1. Actually, it very much helps. Thank you for writing. I want to invite you to our private online support group for parents of mentally ill children. I will send you an invite from my email.

    2. Ruben,
      I think that may be a very accurate guess, maybe that is not the right word, I don’t say it to offend. I never considered ocd with Bodhi’s behaviors but now as I look back at people I’ve met, it makes sense.

      1. I am glad you considered my observation. I was and still like Bodhi, except for the self-biting behaviors. My heart rate was around the 150’s at the worst, and I was afraid of just about anything. Please read the OCD book that I gave to Susan, it will help you to understand this mystery known as: Severe OCD. I know you are busy, but try to find a time to read at least a page a day. Good luck at the Bowl-A-Thon, and I wish Bodhi a speedy recovery. I will, hopefully, see you guys in October.

        Rubne Rafayelyan

  4. Maybe you think you are fucked up but it doesn’t mean that you really are. It’s up to you. You are upset, obviously, but it’s nothing wrong about it. This is such part of life that people can’t imagine that it really exist! But let me tell you what should make you stronger, faith and hope, that your kids would really be ok someday, in opposite to that parents who just realized that their kid is gonna die in a very short time and there is nothing that they can do about it. It’s your story, Mr. Michale – January First, “A child descent into madness and her father’s struggle to save her”. You should read once again your own epilogue. So you have to be strong no matter what because despite all of this situation there is for sure something you can do for Bodhi, like giving him love and beautiful day, like you did with Jani.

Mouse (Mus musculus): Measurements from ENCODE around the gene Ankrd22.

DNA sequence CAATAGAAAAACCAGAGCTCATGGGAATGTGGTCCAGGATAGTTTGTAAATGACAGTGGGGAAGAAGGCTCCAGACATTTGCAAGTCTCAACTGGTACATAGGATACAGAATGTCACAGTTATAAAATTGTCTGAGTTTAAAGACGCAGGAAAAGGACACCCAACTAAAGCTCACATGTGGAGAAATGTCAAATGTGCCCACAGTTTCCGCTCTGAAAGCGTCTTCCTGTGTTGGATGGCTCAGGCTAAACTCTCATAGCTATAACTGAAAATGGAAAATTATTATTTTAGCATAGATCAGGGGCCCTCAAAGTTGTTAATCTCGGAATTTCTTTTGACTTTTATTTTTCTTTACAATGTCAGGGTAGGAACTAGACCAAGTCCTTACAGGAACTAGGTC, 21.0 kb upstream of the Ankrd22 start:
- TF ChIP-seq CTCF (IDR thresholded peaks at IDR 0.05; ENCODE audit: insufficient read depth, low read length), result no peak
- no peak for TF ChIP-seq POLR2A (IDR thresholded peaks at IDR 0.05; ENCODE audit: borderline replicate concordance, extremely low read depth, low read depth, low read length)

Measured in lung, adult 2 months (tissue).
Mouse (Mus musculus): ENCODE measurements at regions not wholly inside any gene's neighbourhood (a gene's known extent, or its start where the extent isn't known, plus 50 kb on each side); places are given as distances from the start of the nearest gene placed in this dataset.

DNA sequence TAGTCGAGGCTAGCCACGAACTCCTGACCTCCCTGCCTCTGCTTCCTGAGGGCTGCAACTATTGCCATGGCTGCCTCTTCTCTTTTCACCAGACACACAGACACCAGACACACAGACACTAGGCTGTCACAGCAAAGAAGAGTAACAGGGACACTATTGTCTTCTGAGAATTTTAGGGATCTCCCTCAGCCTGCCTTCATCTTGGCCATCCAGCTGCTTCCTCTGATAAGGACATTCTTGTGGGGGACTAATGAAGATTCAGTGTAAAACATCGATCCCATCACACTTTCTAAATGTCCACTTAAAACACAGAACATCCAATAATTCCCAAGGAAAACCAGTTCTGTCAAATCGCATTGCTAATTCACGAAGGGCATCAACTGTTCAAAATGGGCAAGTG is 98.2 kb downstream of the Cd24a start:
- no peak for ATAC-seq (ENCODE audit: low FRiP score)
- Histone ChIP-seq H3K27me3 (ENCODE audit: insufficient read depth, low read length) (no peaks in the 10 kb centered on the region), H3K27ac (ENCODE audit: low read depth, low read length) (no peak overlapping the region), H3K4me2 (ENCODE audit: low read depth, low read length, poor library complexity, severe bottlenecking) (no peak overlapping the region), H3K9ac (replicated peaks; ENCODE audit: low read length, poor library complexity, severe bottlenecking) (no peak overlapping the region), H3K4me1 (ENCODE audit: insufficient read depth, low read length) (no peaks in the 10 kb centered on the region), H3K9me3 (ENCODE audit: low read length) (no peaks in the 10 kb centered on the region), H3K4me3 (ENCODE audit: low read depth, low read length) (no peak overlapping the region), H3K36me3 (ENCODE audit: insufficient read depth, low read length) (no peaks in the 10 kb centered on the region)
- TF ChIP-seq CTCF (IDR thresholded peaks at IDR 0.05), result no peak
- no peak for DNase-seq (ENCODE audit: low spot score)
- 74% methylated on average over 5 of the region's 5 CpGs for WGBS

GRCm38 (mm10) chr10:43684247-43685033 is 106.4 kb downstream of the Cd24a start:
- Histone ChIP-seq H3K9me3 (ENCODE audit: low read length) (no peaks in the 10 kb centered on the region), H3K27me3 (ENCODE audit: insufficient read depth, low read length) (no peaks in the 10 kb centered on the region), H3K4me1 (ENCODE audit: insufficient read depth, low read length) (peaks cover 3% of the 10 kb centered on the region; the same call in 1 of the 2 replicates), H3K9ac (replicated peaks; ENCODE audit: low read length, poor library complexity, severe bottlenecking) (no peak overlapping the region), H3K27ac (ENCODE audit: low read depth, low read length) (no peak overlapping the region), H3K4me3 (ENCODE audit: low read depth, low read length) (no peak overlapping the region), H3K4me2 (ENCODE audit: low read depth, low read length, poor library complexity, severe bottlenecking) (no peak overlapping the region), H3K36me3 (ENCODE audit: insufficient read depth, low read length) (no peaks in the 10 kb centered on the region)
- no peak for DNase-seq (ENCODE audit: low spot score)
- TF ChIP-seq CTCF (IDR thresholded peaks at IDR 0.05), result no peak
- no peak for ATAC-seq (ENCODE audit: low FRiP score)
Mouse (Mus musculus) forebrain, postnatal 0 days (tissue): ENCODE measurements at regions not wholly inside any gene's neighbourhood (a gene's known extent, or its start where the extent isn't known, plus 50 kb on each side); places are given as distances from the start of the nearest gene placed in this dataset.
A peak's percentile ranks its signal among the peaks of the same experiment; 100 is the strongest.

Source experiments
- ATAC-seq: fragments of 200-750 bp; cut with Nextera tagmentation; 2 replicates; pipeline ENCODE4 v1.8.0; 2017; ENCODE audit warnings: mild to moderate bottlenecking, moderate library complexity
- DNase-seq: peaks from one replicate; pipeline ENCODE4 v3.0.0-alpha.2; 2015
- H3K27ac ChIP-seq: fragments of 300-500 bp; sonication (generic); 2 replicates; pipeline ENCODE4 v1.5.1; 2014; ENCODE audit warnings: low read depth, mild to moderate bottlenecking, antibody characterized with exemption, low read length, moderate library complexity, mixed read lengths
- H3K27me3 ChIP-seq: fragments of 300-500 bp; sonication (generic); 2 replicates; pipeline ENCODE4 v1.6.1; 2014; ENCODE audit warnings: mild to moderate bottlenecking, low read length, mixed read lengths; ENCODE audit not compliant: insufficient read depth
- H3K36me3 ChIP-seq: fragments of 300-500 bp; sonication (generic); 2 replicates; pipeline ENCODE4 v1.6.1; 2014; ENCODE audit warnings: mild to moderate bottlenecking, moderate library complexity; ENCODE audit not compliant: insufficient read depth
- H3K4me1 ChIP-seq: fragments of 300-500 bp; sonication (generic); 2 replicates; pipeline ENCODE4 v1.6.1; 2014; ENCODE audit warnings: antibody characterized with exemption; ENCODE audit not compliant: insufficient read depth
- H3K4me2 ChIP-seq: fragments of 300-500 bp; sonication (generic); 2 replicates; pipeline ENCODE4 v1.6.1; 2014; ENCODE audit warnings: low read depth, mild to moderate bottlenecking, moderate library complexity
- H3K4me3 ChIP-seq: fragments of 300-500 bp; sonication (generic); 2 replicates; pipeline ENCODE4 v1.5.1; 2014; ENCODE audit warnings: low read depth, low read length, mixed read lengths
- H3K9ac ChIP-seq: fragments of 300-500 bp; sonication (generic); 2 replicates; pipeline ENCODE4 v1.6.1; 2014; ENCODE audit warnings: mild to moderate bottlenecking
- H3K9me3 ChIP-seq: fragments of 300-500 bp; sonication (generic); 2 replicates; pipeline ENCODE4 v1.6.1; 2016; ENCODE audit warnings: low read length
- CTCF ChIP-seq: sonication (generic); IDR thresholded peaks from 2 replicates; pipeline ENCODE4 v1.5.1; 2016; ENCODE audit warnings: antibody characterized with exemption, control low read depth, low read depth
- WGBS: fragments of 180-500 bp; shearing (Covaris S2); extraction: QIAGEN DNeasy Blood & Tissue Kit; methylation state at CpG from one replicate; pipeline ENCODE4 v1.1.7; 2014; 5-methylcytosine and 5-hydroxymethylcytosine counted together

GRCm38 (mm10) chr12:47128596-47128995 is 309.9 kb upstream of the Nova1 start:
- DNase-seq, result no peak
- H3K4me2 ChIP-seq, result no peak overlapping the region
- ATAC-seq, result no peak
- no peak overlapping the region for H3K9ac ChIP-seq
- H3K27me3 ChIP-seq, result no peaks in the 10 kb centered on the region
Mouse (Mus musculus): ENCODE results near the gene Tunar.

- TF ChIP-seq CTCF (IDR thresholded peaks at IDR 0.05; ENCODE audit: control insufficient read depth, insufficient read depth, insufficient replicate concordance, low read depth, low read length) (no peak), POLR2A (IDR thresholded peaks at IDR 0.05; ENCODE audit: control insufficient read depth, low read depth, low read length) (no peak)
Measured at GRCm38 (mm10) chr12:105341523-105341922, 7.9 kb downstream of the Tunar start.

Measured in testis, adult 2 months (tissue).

5. I have personally been praying for your family since I saw the updates on Jani on you tube…I got your book and read it cover to cover in one morning. I admire your openness with the horrible emotions that you are experiencing. I know you said you don’t believe God has a plan, but that belief is the only hope we have in this world. He does love us and He does know what is best for us even when it doesn’t feel that way. Not what you care to hear, I know, probably sounds something like ‘blah blah blah’. Its okay. I just wanted you to know that someone is praying for you and your family. …even if you don’t believe. but can i just say…just like with your initial denial of Jani’s diagnosis, just because you don’t believe it, doesn’t mean it isn’t true. 🙂 thanks again for being brave enough to share your pain.